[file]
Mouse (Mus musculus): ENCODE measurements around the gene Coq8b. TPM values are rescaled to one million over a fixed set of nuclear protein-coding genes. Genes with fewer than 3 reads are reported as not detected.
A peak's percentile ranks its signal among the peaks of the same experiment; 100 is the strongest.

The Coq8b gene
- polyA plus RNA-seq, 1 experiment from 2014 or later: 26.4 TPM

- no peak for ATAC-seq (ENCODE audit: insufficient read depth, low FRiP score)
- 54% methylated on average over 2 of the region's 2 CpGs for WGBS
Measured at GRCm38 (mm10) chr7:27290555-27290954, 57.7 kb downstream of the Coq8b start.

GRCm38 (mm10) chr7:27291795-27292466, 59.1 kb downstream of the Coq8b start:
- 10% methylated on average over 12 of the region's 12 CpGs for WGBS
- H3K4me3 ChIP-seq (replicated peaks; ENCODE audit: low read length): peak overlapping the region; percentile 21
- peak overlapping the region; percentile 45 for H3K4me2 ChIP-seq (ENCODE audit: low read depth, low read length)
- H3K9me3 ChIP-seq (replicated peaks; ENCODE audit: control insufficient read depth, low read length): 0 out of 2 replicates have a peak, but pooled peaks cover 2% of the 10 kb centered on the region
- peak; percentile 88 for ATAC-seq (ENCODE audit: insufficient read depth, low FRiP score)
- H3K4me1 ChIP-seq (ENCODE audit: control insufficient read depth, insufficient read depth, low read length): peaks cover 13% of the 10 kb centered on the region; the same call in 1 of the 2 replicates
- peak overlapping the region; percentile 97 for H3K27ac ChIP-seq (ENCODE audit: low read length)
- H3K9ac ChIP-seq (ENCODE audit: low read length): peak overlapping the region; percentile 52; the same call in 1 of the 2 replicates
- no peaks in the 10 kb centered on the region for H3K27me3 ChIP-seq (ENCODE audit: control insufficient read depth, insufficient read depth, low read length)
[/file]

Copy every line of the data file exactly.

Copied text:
Mouse (Mus musculus): ENCODE measurements around the gene Coq8b. TPM values are rescaled to one million over a fixed set of nuclear protein-coding genes. Genes with fewer than 3 reads are reported as not detected.
A peak's percentile ranks its signal among the peaks of the same experiment; 100 is the strongest.

The Coq8b gene
- polyA plus RNA-seq, 1 experiment from 2014 or later: 26.4 TPM

- no peak for ATAC-seq (ENCODE audit: insufficient read depth, low FRiP score)
- 54% methylated on average over 2 of the region's 2 CpGs for WGBS
Measured at GRCm38 (mm10) chr7:27290555-27290954, 57.7 kb downstream of the Coq8b start.

GRCm38 (mm10) chr7:27291795-27292466, 59.1 kb downstream of the Coq8b start:
- 10% methylated on average over 12 of the region's 12 CpGs for WGBS
- H3K4me3 ChIP-seq (replicated peaks; ENCODE audit: low read length): peak overlapping the region; percentile 21
- peak overlapping the region; percentile 45 for H3K4me2 ChIP-seq (ENCODE audit: low read depth, low read length)
- H3K9me3 ChIP-seq (replicated peaks; ENCODE audit: control insufficient read depth, low read length): 0 out of 2 replicates have a peak, but pooled peaks cover 2% of the 10 kb centered on the region
- peak; percentile 88 for ATAC-seq (ENCODE audit: insufficient read depth, low FRiP score)
- H3K4me1 ChIP-seq (ENCODE audit: control insufficient read depth, insufficient read depth, low read length): peaks cover 13% of the 10 kb centered on the region; the same call in 1 of the 2 replicates
- peak overlapping the region; percentile 97 for H3K27ac ChIP-seq (ENCODE audit: low read length)
- H3K9ac ChIP-seq (ENCODE audit: low read length): peak overlapping the region; percentile 52; the same call in 1 of the 2 replicates
- no peaks in the 10 kb centered on the region for H3K27me3 ChIP-seq (ENCODE audit: control insufficient read depth, insufficient read depth, low read length)